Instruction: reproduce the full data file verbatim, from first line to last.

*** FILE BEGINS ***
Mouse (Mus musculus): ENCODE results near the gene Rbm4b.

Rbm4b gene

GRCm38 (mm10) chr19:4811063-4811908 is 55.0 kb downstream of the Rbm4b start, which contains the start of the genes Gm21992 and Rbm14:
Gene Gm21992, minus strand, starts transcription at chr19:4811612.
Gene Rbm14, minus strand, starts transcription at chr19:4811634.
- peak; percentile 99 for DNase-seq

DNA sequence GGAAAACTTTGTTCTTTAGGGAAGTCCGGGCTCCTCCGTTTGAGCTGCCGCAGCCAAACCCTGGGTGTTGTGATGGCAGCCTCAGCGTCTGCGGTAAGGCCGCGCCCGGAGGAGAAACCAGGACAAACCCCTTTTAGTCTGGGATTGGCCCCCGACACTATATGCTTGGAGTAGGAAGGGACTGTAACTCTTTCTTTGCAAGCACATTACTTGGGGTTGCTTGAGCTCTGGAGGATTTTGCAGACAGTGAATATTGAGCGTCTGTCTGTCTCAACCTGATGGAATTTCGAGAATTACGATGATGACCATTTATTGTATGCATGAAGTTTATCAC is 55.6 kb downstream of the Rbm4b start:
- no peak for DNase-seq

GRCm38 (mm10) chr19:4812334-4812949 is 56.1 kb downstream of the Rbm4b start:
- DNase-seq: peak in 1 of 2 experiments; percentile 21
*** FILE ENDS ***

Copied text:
Mouse (Mus musculus): ENCODE results near the gene Rbm4b.

Rbm4b gene

GRCm38 (mm10) chr19:4811063-4811908 is 55.0 kb downstream of the Rbm4b start, which contains the start of the genes Gm21992 and Rbm14:
Gene Gm21992, minus strand, starts transcription at chr19:4811612.
Gene Rbm14, minus strand, starts transcription at chr19:4811634.
- peak; percentile 99 for DNase-seq

DNA sequence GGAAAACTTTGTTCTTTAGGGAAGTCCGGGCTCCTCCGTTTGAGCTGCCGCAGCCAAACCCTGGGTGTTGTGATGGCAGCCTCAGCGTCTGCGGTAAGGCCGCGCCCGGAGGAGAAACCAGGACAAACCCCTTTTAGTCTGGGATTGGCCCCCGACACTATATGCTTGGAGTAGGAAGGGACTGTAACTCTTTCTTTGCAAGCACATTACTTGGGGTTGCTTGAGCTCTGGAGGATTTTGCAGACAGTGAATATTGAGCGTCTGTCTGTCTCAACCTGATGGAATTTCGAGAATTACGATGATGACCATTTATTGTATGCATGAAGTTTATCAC is 55.6 kb downstream of the Rbm4b start:
- no peak for DNase-seq

GRCm38 (mm10) chr19:4812334-4812949 is 56.1 kb downstream of the Rbm4b start:
- DNase-seq: peak in 1 of 2 experiments; percentile 21